Google working on app to make quantum computing accessible

Last October, Google announced that its quantum computer performed a task that would take classical computers infinitely longer to complete. In addition to Google, Alphabet looks to have another team working on quantum computing. Wired last week detailed a quantum computing group that’s working “adjacent to” the experimental X division that birthed self-driving cars, drone delivery, internet balloons, and of course Glass. 

Instead of hardware, that team is focussing on software tools that will allow today’s developers to take advantage of quantum breakthroughs. X has clarified that it does not have a moonshot project working on quantum. Rather, Hidary’s effort is seperate and working adjacent to teams at X and across Alphabet.

Classical computers store information as a 0 or 1. Quantum bits (qubits) can be 0 or 1 at the same time due to the quantum mechanics principle of superposition, thus “allowing a quantum computer to simultaneously explore a rich space of many possible solutions to a problem.” Possible areas include physics, chemistry, and medicine.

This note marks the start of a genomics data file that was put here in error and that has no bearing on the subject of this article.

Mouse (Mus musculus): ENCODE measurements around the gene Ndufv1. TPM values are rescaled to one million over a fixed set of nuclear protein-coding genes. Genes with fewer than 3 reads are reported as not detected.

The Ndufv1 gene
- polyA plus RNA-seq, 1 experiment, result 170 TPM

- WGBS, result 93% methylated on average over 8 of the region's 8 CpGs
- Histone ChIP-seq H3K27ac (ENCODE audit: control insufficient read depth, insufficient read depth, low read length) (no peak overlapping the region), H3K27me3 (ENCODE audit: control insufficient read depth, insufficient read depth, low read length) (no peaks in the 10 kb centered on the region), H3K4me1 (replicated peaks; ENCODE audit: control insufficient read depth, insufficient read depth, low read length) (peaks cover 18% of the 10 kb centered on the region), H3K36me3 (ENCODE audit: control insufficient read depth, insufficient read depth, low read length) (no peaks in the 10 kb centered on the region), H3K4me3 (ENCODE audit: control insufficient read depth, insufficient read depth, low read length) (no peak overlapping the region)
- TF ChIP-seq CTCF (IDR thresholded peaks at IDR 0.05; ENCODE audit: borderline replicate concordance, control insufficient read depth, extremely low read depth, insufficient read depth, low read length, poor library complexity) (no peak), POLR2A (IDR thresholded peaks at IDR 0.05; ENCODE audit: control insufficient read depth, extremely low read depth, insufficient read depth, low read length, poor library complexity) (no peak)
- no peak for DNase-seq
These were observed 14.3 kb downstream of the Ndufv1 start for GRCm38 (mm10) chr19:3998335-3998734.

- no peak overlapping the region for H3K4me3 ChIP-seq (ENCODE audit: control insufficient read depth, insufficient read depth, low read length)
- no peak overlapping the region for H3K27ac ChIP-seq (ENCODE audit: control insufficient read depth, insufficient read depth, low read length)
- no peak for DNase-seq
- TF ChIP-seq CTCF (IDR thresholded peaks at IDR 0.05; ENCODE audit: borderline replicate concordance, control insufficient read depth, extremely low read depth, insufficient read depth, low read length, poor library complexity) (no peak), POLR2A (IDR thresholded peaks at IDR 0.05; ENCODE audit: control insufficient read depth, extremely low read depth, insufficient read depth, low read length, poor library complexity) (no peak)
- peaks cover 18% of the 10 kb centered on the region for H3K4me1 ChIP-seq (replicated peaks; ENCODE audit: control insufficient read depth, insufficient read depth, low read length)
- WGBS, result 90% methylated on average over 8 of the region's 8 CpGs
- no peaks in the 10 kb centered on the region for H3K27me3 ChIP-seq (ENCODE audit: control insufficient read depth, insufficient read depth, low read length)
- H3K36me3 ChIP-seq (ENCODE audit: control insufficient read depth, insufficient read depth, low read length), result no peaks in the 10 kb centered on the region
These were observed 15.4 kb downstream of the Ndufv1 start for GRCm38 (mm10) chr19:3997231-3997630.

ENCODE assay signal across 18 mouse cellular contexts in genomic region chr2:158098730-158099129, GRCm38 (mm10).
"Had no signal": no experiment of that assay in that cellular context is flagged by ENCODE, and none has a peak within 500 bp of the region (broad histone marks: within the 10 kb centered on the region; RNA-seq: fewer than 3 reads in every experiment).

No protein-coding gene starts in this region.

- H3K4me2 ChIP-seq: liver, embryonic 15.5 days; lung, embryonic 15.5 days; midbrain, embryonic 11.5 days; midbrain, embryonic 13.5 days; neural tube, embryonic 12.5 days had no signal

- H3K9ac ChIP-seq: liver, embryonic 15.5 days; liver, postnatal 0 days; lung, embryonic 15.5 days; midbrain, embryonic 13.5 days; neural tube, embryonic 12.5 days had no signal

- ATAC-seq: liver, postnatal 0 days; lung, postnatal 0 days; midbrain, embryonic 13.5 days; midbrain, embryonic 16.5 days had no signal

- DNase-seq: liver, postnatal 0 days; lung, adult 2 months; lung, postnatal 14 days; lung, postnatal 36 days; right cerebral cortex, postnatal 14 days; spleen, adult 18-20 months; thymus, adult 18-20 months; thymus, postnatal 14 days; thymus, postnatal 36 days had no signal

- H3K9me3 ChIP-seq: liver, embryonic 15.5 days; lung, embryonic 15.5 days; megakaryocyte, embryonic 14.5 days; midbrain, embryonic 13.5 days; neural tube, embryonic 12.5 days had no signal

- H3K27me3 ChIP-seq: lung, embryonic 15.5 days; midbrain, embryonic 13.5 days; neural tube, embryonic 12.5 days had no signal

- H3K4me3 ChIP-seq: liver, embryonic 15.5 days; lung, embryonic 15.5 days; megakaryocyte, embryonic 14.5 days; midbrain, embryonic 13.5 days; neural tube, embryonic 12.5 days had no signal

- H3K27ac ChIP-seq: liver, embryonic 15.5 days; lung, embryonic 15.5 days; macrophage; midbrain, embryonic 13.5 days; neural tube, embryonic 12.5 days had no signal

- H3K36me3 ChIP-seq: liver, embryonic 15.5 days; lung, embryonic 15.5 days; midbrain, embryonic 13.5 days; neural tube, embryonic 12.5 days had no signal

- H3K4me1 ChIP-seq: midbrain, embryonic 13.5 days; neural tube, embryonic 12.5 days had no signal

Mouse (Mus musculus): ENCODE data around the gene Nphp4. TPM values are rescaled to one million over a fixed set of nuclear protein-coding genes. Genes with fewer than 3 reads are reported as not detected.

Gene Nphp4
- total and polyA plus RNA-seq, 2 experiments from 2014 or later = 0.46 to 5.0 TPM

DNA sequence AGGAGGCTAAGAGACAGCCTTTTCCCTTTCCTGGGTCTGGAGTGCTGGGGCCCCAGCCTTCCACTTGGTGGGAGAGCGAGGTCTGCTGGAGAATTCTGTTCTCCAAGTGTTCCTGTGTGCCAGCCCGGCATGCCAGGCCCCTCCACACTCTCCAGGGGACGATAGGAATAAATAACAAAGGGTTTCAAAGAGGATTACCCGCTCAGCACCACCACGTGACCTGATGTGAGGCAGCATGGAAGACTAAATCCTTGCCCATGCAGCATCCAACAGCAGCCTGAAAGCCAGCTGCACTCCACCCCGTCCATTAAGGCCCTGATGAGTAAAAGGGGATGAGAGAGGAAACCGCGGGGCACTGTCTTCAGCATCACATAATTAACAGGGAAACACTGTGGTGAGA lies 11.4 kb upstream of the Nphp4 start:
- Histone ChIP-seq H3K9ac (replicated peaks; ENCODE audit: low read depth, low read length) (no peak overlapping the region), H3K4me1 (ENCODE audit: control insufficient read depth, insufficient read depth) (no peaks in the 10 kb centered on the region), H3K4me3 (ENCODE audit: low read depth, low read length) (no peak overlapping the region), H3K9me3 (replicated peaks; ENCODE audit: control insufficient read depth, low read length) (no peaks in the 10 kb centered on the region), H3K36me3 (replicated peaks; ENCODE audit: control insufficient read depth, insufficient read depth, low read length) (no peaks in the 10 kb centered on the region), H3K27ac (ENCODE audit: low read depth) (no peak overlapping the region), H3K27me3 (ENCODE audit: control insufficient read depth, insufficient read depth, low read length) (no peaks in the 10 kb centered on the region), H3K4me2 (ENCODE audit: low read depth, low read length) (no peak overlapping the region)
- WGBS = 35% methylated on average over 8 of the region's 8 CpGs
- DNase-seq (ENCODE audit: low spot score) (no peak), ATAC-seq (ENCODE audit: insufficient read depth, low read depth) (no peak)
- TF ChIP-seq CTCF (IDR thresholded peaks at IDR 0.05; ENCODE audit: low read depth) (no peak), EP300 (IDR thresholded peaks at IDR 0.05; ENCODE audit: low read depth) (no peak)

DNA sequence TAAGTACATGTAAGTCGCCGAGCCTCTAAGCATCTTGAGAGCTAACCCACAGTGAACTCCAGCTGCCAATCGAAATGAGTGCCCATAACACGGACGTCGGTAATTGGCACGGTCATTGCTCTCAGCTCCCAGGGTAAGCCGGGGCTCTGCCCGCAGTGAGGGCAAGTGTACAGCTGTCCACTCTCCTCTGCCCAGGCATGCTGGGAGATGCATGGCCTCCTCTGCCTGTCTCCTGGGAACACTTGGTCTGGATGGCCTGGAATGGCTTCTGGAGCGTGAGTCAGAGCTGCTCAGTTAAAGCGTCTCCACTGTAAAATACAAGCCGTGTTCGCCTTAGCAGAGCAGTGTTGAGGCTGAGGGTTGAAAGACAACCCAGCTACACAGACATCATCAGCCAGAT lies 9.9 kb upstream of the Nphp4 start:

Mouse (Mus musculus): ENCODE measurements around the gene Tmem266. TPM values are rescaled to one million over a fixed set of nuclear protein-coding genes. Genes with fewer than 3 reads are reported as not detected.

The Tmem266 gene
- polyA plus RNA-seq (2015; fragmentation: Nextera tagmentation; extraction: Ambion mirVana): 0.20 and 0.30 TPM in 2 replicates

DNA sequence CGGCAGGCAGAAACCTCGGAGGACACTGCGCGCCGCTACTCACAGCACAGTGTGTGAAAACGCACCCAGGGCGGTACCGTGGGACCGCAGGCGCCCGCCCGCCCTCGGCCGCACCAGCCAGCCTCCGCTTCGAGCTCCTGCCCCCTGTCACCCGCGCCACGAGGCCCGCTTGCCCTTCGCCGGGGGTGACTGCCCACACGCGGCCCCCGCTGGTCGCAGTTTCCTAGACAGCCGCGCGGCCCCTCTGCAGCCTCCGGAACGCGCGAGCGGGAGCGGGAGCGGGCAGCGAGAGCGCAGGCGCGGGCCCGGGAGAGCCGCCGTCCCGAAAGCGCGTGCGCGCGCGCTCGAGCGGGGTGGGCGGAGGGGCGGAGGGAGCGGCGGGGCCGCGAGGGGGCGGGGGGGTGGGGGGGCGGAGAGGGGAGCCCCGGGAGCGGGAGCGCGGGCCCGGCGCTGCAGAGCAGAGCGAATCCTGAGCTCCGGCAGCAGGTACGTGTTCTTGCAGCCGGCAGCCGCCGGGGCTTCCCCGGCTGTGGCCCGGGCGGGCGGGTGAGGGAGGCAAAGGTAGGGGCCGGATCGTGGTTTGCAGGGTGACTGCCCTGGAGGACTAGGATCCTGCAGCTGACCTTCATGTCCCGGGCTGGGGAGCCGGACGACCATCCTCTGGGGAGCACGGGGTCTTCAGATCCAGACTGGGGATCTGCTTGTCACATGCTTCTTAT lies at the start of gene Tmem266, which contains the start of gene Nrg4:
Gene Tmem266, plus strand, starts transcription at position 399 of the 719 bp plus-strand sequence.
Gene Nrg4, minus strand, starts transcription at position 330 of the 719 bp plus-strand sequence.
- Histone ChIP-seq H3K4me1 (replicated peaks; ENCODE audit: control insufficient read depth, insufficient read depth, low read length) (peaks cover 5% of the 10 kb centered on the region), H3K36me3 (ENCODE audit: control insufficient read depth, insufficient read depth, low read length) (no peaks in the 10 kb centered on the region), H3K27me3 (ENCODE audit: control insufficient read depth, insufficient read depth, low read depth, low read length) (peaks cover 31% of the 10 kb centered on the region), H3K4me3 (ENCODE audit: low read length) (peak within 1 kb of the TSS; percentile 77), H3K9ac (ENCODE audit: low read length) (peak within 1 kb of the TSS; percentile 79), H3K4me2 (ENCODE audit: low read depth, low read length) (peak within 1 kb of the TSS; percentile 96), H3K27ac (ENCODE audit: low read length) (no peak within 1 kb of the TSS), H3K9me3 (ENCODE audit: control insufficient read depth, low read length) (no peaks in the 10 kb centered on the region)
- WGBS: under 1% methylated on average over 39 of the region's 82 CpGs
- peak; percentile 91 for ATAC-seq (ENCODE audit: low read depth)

The field is so new that the number of people that understand and can take advantage of the technology is very limited.  The leader of this quantum computing group Jack Hidary recognizes this problem, and the “need to give tools to the wider community.”

According to Wired, he speculated on using machine learning and other “helper” software to adapt existing, classical code for quantum computers. Hidary says, “Without that I don’t see how we scale this kind of field.” There is some mystery around this group that job listings refer to as “X Quantum.” X appears to not be ready to talk about this team, while saying last week that it’s not affiliated with the Moonshot Factory. 

That said, the head of Google AI Quantum last year confirmed a “small team” within X, and how they’re in “close touch to make sure this stays nicely complementary.”